This last week we said goodbye to a truly pioneering space telescope. The Kepler mission was designed to find exoplanets, planets that orbit around other stars. The mission succeeded beyond everyone’s expectations.
This little space telescope monitored over 500,000 stars during it’s mission, watching for the minuscule dip in brightness as a panet passed in front of the star. For nine years Kepler stared at those thousands of stars, during that time it discovered over 2,600 exoplanets. Along with the planets came a long list of other discoveries such as binary stars, variable stars, and novae.
After nine productive years this engine of discovery has come to an end. With the spacecraft out of fuel NASA flight engineers sent the last commands, shutting the spacecraft down.
The Keck Observatory and the Kepler Spacecraft had a great partnership. It was not possible to confirm most Kepler’s possible exoplanets using only data from the spacecraft. A large telescope using a high resolution spectrograph, like HIRES on Keck 1, would allow astronomers to not only confirm Kepler’s discovery, but to learn more about each exoplanet.
Early science results from NASA’s Juno mission to Jupiter portray the largest planet in our solar system as a complex, gigantic, turbulent world, with Earth-sized polar cyclones, plunging storm systems that travel deep into the heart of the gas giant, and a mammoth, lumpy magnetic field that may indicate it was generated closer to the planet’s surface than previously thought.
“We are excited to share these early discoveries, which help us better understand what makes Jupiter so fascinating,” said Diane Brown, Juno program executive at NASA Headquarters in Washington. “It was a long trip to get to Jupiter, but these first results already demonstrate it was well worth the journey.”
Juno launched on Aug. 5, 2011, entering Jupiter’s orbit on July 4, 2016. The findings from the first data-collection pass, which flew within about 2,600 miles (4,200 kilometers) of Jupiter’s swirling cloud tops on Aug. 27, are being published this week in two papers in the journal Science, as well as 44 papers in Geophysical Research Letters.
As the New Horizons data trickles back to Earth we are being treated to ever better images of this distant dwarf planet. Soaring mountains, glaciers of nitrogen ice flowing into ice caps that cover huge areas, a hazy and layered atmosphere, Pluto has turned out to be a surprise to just about every one. Those who expected an ancient cratered terrain have been presented with a surprisingly dynamic world.
Click on the image for more information, click again for the big version to really appreciate…
So last night a Russian satellite burns up over Waikoloa… And I miss it!!
Some of my friends and co-workers did not, asking me what it was this morning after personally witnessing it. There are videos all over Facebook. I am so envious!
The satellite was Cosmos 1315, a Russian signals intelligence mission launched in 1981. It re-entered just west of the Big Island about 11pm HST last night.
I have embedded a video below, the language is more than a bit rough, a few f-bombs. The language goes to illustrate just how dramatic the event was. Aside from the unfortunate choice of vertical format, the video is surprisingly good.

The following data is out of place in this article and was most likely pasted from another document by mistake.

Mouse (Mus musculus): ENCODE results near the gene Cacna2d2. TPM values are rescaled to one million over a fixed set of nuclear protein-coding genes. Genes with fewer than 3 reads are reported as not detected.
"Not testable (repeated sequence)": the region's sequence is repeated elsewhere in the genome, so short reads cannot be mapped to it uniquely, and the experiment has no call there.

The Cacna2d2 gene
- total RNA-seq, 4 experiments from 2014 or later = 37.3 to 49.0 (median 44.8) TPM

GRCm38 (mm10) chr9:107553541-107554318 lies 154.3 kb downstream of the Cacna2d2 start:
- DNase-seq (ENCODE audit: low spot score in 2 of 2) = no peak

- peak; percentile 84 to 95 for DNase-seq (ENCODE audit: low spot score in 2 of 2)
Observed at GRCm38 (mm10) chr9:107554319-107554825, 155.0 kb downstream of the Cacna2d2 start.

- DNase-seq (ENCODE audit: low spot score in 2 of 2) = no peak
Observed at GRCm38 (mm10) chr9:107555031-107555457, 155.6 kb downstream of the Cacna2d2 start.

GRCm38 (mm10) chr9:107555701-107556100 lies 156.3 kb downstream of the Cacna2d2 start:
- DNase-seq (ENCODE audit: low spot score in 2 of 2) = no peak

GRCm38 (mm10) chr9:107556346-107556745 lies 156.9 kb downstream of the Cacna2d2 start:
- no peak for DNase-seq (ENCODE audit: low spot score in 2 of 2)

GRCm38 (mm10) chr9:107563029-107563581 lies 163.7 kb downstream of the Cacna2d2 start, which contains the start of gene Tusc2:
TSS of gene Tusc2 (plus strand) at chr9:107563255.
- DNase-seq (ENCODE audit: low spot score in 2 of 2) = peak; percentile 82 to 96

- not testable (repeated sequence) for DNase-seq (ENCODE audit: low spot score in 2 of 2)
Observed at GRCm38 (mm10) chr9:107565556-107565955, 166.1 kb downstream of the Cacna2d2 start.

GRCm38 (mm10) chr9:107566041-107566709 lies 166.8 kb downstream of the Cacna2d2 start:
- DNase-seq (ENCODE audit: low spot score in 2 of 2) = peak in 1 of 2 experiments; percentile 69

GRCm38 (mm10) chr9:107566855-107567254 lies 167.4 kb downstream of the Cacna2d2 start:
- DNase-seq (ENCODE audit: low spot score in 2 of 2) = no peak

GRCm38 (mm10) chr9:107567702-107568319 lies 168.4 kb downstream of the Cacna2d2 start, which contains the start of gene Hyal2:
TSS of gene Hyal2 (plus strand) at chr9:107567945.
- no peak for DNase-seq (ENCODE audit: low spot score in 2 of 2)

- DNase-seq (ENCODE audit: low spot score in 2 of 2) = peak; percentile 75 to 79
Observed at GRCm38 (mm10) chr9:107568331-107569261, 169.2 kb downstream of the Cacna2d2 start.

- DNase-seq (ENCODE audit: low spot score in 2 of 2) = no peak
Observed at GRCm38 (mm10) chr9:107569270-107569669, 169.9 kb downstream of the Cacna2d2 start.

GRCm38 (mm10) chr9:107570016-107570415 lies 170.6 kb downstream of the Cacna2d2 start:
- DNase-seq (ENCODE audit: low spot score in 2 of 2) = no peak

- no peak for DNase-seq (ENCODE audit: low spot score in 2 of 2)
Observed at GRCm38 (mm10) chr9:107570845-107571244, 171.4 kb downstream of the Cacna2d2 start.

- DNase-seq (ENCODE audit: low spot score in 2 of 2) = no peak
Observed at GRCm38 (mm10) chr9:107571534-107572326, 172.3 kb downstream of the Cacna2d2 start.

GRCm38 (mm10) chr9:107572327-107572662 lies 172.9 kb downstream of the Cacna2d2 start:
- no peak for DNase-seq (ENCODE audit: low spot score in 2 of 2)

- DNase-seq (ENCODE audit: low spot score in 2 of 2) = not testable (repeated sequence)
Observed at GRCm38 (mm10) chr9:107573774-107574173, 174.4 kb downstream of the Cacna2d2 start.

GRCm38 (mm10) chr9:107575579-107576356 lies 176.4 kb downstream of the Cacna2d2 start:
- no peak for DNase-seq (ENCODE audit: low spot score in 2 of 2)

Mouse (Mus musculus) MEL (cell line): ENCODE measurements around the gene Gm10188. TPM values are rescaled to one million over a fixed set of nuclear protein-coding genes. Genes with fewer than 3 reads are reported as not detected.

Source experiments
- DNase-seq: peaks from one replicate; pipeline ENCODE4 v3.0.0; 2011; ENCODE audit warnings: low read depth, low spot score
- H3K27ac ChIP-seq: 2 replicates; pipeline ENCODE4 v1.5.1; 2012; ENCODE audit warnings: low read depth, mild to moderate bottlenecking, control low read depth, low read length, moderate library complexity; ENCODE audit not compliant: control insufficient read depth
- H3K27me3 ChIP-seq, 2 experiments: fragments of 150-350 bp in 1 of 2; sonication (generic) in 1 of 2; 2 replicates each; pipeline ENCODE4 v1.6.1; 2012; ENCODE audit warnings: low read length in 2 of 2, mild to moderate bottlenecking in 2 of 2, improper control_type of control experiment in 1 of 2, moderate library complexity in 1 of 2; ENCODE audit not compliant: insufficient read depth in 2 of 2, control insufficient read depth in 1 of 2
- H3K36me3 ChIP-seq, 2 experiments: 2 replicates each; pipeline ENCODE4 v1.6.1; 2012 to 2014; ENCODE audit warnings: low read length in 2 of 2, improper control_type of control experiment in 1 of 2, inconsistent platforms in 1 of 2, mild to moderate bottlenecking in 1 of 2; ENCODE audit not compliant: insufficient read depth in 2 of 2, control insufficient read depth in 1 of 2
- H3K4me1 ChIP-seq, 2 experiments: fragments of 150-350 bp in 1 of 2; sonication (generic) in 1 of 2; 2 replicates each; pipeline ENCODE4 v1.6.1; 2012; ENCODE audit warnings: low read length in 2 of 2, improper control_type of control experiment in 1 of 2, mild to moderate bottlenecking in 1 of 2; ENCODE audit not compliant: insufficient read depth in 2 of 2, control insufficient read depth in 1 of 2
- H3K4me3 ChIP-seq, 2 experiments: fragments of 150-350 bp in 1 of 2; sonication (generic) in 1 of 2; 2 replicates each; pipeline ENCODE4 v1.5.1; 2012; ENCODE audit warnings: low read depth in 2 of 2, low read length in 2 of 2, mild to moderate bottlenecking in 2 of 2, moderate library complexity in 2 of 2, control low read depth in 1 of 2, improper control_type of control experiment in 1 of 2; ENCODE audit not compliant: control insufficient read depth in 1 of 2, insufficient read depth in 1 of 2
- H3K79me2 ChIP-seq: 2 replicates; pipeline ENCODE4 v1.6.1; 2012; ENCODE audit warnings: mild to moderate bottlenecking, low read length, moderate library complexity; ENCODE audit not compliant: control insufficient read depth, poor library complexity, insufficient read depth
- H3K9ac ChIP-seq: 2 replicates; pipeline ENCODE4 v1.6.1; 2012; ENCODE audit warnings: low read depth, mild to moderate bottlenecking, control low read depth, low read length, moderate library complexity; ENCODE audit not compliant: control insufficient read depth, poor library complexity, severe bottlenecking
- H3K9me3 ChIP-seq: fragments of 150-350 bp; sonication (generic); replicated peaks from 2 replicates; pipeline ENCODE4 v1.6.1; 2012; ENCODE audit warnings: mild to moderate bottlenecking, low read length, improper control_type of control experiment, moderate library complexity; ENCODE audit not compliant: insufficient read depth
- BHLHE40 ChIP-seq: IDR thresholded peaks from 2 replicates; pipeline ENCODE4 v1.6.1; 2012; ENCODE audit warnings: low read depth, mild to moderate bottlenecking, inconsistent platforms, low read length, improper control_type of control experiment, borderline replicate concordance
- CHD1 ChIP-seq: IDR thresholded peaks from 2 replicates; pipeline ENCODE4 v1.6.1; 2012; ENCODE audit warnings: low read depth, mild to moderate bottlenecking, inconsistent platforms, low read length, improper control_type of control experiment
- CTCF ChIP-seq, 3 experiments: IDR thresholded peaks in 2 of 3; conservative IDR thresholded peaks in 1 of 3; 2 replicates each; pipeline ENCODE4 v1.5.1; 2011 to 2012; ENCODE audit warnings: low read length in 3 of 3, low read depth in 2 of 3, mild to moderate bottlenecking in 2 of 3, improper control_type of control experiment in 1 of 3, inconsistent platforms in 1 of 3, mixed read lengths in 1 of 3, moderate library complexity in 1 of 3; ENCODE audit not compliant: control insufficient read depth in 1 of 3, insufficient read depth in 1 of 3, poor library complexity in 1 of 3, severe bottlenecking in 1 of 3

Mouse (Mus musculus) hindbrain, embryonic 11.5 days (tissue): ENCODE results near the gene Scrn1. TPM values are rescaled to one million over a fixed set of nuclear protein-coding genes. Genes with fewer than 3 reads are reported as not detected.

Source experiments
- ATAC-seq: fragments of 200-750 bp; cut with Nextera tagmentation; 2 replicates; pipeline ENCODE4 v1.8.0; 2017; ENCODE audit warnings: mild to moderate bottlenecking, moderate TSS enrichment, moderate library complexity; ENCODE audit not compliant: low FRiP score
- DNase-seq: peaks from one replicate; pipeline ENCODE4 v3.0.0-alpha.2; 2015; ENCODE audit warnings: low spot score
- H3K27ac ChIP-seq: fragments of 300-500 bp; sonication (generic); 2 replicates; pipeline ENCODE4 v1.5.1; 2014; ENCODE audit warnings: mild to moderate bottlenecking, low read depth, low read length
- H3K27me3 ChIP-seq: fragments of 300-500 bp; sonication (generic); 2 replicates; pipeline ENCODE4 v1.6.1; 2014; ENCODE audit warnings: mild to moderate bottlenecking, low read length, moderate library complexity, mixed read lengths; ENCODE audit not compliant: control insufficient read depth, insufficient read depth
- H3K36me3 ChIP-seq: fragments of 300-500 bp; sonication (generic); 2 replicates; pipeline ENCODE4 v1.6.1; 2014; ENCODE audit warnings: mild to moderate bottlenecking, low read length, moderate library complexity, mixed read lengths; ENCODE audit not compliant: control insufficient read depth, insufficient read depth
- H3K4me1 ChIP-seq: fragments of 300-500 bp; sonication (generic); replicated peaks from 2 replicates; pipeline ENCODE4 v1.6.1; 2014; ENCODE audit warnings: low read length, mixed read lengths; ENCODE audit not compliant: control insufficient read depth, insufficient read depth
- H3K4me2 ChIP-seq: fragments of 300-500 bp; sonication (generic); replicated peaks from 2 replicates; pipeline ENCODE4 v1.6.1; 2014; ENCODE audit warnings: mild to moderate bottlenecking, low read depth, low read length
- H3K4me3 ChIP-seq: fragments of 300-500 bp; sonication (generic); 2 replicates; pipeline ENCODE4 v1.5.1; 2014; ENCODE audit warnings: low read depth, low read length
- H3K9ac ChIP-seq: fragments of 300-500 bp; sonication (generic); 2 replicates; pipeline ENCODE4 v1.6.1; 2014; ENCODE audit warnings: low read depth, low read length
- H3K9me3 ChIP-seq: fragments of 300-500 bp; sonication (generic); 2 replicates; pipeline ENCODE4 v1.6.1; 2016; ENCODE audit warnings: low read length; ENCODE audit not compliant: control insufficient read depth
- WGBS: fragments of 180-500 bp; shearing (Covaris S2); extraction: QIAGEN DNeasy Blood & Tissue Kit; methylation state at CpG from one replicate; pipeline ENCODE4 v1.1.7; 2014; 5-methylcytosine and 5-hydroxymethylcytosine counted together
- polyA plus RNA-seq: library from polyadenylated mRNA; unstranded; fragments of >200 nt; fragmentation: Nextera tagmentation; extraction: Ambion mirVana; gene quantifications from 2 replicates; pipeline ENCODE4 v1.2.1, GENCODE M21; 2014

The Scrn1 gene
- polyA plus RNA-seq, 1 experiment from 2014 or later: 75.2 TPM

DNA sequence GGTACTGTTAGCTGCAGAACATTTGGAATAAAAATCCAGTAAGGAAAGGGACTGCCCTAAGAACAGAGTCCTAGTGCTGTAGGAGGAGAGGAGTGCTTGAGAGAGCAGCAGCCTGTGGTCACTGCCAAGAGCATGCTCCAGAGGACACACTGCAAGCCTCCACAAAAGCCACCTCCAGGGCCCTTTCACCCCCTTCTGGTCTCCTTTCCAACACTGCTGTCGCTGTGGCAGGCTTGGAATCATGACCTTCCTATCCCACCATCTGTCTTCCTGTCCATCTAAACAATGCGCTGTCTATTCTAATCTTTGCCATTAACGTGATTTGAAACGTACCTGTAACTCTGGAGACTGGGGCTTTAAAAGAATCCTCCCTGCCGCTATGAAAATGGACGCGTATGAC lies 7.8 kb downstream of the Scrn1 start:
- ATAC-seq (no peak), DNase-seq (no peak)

Several items stand out in the video… The giveaway that it is man made is the very slow speed of the object, not the high speed typical of most meteors. You can also see the satellite coming apart, fragments breaking away. Larger meteors can also do this, breaking up upon re-entry.
The guy (I believe Chris Jardine) identifies the object as a meteor, a good guess. I first thought meteor when I saw the video. I received word a bit later from Steve Cullen who passed along a link to information on the satellite. The gal thinks comet? We need to do more public outreach and education around the island!
NASA’s Dawn spacecraft has returned new images captured on approach to its historic orbit insertion at the dwarf planet Ceres. Dawn will be the first mission to successfully visit a dwarf planet when it enters orbit around Ceres on Friday, March 6.
“Dawn is about to make history,” said Robert Mase, project manager for the Dawn mission at NASA’s Jet Propulsion Laboratory in Pasadena, California. “Our team is ready and eager to find out what Ceres has in store for us.”
Recent images show numerous craters and unusual bright spots that scientists believe tell how Ceres, the first object discovered in our solar system’s asteroid belt, formed and whether its surface is changing. As the spacecraft spirals into closer and closer orbits around the dwarf planet, researchers will be looking for signs that these strange features are changing, which would suggest current geological activity.
“Studying Ceres allows us to do historical research in space, opening a window into the earliest chapter in the history of our solar system,” said Jim Green, director of NASA’s Planetary Science Division at the agency’s Headquarters in Washington. “Data returned from Dawn could contribute significant breakthroughs in our understanding of how the solar system formed.”
Dawn began its final approach phase toward Ceres in December. The spacecraft has taken several optical navigation images and made two rotation characterizations, allowing Ceres to be observed through its full nine-hour rotation. Since Jan. 25, Dawn has been delivering the highest-resolution images of Ceres ever captured, and they will continue to improve in quality as the spacecraft approaches.